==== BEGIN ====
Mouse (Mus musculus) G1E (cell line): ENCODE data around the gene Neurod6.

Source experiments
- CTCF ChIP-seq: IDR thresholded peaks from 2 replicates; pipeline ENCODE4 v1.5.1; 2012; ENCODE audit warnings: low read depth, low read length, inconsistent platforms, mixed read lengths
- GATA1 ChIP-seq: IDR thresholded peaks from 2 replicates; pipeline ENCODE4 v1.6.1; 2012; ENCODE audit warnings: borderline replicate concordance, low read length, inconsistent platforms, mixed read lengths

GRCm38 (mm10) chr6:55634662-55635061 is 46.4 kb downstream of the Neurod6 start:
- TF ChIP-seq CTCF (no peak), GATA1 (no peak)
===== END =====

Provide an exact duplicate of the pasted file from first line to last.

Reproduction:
Mouse (Mus musculus) G1E (cell line): ENCODE data around the gene Neurod6.

Source experiments
- CTCF ChIP-seq: IDR thresholded peaks from 2 replicates; pipeline ENCODE4 v1.5.1; 2012; ENCODE audit warnings: low read depth, low read length, inconsistent platforms, mixed read lengths
- GATA1 ChIP-seq: IDR thresholded peaks from 2 replicates; pipeline ENCODE4 v1.6.1; 2012; ENCODE audit warnings: borderline replicate concordance, low read length, inconsistent platforms, mixed read lengths

GRCm38 (mm10) chr6:55634662-55635061 is 46.4 kb downstream of the Neurod6 start:
- TF ChIP-seq CTCF (no peak), GATA1 (no peak)